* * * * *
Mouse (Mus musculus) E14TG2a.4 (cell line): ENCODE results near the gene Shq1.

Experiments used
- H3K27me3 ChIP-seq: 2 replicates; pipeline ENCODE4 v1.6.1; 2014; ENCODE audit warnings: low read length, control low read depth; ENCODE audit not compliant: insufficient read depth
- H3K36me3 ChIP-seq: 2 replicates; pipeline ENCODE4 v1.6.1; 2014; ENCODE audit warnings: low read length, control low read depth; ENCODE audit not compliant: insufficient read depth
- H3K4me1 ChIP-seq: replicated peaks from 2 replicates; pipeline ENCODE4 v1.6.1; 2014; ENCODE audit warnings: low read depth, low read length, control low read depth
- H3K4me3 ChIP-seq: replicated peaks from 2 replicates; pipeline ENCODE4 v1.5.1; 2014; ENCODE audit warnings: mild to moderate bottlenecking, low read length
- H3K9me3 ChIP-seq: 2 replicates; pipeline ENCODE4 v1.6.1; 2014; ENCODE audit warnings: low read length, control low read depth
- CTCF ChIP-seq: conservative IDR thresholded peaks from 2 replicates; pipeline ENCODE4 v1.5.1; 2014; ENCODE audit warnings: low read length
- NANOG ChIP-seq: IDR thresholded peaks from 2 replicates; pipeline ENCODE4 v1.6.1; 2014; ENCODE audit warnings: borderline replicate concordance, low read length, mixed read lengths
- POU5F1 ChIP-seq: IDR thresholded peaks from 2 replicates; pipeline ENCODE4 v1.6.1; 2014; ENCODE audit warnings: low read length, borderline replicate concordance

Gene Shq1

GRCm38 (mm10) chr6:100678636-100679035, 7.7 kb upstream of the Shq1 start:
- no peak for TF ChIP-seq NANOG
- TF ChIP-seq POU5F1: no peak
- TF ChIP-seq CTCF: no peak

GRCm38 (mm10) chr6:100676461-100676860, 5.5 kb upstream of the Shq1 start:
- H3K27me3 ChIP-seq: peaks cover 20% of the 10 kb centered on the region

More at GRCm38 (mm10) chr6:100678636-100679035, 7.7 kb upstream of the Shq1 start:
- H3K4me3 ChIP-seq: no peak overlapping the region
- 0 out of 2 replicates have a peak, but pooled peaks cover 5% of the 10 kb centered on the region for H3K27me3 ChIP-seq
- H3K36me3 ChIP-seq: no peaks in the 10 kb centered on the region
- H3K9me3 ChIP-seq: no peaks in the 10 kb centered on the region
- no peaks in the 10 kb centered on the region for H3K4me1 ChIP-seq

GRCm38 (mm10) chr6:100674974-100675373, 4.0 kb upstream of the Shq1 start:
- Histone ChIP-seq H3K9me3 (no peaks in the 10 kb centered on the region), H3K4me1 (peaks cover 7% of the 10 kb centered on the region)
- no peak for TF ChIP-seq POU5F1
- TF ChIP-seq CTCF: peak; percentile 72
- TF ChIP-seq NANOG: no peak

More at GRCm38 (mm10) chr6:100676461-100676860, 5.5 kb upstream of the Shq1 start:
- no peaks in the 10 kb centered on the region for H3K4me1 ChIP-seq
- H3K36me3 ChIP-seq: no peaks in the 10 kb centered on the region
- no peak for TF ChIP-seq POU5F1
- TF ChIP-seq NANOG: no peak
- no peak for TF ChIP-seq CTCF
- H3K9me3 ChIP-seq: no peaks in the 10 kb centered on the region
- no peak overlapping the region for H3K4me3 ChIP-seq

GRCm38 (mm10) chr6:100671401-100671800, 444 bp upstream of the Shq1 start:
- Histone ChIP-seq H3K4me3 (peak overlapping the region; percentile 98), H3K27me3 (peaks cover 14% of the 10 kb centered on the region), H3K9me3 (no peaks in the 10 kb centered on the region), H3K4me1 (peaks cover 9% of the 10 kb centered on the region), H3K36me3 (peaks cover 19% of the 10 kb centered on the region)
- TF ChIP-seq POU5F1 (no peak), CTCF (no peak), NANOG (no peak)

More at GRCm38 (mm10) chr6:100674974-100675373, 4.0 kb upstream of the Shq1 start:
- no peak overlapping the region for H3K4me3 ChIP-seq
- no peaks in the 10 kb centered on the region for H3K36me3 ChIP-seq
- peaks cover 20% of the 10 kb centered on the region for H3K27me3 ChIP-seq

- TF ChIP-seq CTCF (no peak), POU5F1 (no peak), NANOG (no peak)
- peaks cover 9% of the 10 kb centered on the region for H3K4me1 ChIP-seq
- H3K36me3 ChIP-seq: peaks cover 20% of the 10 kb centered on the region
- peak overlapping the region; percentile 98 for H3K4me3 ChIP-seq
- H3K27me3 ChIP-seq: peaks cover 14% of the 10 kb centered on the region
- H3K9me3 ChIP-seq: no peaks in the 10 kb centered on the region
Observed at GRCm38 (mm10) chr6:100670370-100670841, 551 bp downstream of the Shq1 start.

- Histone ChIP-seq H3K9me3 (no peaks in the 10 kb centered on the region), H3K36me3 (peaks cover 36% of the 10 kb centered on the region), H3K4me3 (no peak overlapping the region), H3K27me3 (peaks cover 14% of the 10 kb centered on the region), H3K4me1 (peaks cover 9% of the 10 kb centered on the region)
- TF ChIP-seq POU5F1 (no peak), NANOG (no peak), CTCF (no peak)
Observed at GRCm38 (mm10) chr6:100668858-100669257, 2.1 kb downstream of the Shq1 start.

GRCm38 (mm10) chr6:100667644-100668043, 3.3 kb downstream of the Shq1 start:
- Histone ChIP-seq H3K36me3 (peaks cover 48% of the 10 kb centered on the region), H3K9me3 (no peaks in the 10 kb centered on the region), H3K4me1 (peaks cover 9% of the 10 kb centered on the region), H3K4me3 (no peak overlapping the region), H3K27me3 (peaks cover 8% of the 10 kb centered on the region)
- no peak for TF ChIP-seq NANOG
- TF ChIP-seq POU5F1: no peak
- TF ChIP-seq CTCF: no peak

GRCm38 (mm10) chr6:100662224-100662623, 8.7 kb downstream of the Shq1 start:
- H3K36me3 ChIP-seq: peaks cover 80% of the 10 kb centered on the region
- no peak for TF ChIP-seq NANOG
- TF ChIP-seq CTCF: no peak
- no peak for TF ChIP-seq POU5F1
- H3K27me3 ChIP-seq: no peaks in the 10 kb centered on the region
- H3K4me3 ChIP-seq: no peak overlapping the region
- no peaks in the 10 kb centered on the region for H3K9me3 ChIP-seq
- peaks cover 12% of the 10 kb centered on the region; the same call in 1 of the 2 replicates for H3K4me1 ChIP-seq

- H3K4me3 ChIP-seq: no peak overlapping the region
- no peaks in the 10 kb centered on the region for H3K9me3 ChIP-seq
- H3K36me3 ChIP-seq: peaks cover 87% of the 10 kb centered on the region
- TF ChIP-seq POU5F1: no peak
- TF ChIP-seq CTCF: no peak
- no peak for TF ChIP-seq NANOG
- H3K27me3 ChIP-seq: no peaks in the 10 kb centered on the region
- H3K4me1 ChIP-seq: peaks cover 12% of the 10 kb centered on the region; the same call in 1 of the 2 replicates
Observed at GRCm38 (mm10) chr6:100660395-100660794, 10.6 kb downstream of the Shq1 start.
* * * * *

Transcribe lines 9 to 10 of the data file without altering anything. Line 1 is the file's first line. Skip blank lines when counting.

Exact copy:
- NANOG ChIP-seq: IDR thresholded peaks from 2 replicates; pipeline ENCODE4 v1.6.1; 2014; ENCODE audit warnings: borderline replicate concordance, low read length, mixed read lengths
- POU5F1 ChIP-seq: IDR thresholded peaks from 2 replicates; pipeline ENCODE4 v1.6.1; 2014; ENCODE audit warnings: low read length, borderline replicate concordance